2023 SNSBI autumn day conference

The Society's 2023 autumn conference took place on Saturday, 4th November 2023 from 1030 to 1500, online via Zoom. The conference was held jointly with our friends and colleagues from the Scottish Place-Name Society.


1030-1040 Welcome

Alan Macniven, Convenor, SPNS

1040-1110 All that glistens: gold, hoards and history in place-names

Jeremy Harte

Onomastics has a long record as handmaid to archaeology, so that place-names in “gold”, hord and the compounds goldhord and dracanhord have been signalled as places where ancient hoards might reward the excavator – if not the ancient dragons that protected them. Unfortunately by the time treasure enters the historical record, it’s usually been dug up and carried away, but at least we know what we missed. Or do we? On close inspection, the recurrent simplex goldhord makes very little sense as a record of places where treasure was once found. Instead, the names suggest enclosures by major roads, often with a farm nearby, so that they became a prolific source of topographical surnames. Old English hord overlapped with ModE “hoard” but not enough to make us confident that we are dealing with buried riches. Like the supernatural guardians to which it was assigned, the element “gold” can mislead as well as reward.

1110-1140 St Andrews in Wales: the medieval dedications

David N. Parsons

The paper examines dedications to St Andrew in Wales, and considers their likely historical context. More broadly, it also discusses the challenges offered by this category of evidence which, in Celtic-speaking regions, so often goes hand-in-hand with the names of places.

1140-1210 Make Me Rich, Mount Hooley and other verbal place-names: a different kind of naming

Diana Whaley

In an article of 2008, Simon Taylor explored some minor names of Fife that he termed ‘verbal place-names’: those containing verbs. Enjoying a modest vogue in the Early Modern period, names of this type are both syntactically and semantically eccentric, departing radically from the norm of place-names that contain well-attested place-name elements and either describe sites or identify their stakeholders. This paper aims to supplement the Fife examples of this name-type and to reflect further on its nature, its kinship with certain other name-types, and its distribution in time and space, by seeking material first in the historic county of Northumberland then (briefly) more widely. Time permitting, there will be a request for attendees at the conference to share potential examples known to them.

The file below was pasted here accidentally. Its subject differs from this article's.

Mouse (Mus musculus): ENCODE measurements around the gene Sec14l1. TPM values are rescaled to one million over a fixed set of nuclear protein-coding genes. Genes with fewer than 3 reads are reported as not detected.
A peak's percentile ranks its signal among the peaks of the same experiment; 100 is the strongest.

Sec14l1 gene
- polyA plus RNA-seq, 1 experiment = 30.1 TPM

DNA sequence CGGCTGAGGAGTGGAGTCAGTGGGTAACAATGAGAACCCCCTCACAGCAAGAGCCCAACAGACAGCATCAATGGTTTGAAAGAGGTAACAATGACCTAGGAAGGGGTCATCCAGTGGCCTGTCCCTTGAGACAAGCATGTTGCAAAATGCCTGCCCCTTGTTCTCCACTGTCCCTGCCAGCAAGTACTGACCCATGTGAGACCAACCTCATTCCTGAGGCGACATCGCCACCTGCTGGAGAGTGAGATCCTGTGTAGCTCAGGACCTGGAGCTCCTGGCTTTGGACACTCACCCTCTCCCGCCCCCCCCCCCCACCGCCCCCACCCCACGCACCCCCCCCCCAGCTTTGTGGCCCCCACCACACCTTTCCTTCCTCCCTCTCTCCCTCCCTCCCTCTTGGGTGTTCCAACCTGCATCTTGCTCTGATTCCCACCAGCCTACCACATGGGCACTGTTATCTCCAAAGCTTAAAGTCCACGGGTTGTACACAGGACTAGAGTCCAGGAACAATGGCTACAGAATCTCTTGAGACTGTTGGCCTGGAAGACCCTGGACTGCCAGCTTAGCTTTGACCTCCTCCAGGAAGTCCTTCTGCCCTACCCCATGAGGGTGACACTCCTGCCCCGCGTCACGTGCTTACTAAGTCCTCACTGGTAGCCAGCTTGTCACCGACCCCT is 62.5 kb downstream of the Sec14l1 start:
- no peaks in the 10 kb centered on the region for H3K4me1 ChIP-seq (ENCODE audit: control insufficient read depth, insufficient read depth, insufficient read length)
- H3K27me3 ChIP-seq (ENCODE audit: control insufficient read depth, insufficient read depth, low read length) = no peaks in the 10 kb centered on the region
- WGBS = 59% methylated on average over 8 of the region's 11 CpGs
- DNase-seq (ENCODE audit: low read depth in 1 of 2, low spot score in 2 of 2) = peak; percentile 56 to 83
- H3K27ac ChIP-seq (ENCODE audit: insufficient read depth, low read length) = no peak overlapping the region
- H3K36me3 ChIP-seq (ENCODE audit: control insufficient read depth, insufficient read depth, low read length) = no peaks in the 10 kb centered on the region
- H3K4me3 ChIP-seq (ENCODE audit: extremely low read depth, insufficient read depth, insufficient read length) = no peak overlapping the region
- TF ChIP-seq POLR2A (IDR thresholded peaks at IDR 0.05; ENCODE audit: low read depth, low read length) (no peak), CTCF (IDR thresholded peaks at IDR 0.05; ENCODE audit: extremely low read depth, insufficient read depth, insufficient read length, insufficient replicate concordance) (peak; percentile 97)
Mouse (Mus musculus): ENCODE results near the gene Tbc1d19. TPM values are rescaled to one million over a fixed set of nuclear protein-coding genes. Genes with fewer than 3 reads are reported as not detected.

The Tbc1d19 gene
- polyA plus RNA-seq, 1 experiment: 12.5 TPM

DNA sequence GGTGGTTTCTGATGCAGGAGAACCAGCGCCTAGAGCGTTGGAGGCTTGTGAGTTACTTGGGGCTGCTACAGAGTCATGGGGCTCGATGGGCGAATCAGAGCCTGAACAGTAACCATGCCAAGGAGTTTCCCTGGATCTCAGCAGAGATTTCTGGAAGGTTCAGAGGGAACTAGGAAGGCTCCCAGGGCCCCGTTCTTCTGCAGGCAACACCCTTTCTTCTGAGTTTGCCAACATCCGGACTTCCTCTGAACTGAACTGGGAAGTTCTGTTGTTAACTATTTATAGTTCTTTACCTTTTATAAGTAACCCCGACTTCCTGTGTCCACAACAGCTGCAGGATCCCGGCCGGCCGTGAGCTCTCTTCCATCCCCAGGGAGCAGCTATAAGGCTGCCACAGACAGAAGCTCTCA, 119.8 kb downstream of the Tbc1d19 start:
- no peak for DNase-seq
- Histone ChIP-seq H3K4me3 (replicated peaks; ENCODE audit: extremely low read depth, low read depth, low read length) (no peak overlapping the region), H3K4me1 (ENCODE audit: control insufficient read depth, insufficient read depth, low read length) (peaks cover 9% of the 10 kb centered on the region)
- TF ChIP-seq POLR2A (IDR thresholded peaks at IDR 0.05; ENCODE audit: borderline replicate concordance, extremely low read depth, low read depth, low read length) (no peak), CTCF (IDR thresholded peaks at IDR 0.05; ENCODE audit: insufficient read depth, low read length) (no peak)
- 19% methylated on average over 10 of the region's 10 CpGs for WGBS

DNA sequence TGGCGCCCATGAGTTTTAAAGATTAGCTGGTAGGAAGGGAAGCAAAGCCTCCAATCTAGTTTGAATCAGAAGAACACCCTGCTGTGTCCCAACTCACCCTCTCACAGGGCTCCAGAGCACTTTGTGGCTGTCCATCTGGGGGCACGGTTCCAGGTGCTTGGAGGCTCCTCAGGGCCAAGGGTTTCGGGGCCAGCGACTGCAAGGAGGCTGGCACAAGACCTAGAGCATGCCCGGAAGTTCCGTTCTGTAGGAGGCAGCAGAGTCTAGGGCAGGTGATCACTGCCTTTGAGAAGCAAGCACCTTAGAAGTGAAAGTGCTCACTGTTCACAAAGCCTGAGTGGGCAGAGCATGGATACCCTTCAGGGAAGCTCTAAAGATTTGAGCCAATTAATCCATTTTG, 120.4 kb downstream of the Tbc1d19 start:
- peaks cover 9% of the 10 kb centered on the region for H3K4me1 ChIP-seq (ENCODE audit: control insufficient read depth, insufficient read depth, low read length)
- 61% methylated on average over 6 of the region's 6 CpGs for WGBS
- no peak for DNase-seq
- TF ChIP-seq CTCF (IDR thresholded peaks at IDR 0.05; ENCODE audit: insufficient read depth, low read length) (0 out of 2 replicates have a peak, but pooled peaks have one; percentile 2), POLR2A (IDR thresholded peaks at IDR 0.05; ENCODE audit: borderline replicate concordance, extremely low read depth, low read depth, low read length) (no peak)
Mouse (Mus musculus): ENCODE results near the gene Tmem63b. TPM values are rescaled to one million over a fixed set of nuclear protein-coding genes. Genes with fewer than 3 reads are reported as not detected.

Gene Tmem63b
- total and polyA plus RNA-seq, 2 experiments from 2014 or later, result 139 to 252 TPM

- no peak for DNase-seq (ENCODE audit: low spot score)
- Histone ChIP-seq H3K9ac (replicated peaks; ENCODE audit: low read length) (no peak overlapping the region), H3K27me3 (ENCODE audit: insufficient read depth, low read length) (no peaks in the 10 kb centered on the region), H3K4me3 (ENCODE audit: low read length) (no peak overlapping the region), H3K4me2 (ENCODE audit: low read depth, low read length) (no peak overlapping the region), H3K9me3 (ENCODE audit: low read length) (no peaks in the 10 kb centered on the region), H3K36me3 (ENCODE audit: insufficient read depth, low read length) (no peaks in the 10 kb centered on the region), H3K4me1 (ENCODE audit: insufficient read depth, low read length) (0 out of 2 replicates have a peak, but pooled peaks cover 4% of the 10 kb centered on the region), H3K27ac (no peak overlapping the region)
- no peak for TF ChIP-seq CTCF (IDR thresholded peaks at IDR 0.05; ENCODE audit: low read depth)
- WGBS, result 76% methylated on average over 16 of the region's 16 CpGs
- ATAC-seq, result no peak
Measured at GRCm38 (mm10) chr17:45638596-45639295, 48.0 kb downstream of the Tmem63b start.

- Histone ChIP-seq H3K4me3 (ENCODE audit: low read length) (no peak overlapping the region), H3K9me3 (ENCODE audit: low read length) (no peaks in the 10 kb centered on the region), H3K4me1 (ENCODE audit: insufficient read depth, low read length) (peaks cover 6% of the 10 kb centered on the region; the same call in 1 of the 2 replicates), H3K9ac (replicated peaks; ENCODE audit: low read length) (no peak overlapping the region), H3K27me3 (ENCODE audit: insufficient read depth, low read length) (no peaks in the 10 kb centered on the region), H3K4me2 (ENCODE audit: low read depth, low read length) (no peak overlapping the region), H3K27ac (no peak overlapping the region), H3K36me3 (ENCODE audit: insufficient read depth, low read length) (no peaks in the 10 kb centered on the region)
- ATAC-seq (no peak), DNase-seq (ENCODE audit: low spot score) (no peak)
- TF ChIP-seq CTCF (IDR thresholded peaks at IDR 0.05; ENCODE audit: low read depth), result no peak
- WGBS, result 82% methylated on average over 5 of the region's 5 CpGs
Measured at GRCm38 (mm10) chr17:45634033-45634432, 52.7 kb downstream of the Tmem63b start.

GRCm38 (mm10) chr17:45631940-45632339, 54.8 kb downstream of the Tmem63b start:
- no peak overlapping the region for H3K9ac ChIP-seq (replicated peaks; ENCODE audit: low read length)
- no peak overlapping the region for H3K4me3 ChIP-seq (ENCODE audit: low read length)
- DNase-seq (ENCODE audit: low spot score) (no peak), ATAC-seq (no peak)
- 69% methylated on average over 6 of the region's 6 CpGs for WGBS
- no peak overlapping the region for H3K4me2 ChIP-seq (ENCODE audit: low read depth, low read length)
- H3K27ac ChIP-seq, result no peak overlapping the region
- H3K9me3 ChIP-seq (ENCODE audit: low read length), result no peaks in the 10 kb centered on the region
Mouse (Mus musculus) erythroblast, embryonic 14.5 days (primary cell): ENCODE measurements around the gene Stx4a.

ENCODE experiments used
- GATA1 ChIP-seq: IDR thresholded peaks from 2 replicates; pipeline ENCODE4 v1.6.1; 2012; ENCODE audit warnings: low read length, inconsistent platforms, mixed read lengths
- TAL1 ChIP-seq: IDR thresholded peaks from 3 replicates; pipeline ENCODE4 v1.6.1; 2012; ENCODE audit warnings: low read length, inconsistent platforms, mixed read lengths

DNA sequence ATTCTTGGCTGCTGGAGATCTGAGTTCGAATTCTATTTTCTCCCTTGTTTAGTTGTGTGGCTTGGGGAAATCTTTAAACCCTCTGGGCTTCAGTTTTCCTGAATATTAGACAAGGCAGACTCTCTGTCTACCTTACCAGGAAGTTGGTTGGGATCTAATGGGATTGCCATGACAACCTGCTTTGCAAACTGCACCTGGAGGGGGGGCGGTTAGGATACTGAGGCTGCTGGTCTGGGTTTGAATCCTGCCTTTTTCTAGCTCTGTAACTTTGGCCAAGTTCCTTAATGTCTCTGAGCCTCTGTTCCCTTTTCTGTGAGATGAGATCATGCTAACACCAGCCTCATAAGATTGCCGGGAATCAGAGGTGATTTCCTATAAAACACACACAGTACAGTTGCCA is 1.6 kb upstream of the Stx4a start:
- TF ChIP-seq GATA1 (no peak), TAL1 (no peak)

1210-1300 lunch break

1300-1340 Dwelling, travelling, and telling: place-making on Rannoch Moor through landscape archaeology and place-names

Michael Given

Rannoch Moor was a key route between Highlands and Lowlands for travellers, raiders and soldiers; it was a haven for stolen and legitimate cattle, and an inspiration for Gaelic songs and stories. Place-names and new archaeological evidence show that it was also a landscape where people lived and worked, particularly in the 17th–18th centuries. This is in great contrast to an ongoing and powerful mythology that portrays Rannoch Moor as waste and wilderness. In this paper I will combine archaeological, environmental, toponymic, historical and literary evidence to interpret Rannoch Moor as a lively and dynamic landscape full of interaction among people, plants, animals, topography, and place.

1340-1410 Glasgow’s Gaelic place-names

Alasdair C. Whyte

This paper presents new research from the University of Glasgow from the recently-published book Glasgow’s Gaelic Place-Names (Birlinn, September 2023). The book, which features contributions from University of Glasgow colleagues Katherine Forsyth and Simon Taylor, tells the story of Gaelic in Glasgow based on the toponymic evidence – a story which takes us back around a millennium. The paper will focus on: the earliest sources for Glasgow’s Gaelic place-names; language contact between Gaelic, Northern Brittonic and Scots; the Gaelic origins of place-names such as Auchenshuggle, Gartnavel, Keppochill and Teucharhill; and place-name evidence within 19th-century Gaelic song.

1410-1440 Ásleifarvík or Hálseyjarvík? The Norse place-names of Scotland’s west Coast in Hákonar saga Hákonarsonar

Peter Randall

Hákonar saga Hákonarsonar is an indispensable source for the historian or toponymist of Scotland’s western seaboard. The saga, which recounts the life of Hákon Hákonarson (r.1217-1263), is thought to have been compiled c.1264-5. This makes it almost contemporary with many of the events described. The saga’s compiler Sturla Þórðarson (d.1284) provides several Old Norse place-names for locations south of Cape Wrath, some of which are otherwise unattested. Through a re-evaluation of these place-names, their limitations as sources for the linguistic history of the Hebrides become apparent. However, new value can be found in how they reveal Scandinavian naming practices and geographical conceptions of Scotland's west coast.

1440-1500 Sum up

Jennifer Scherr, SNSBI President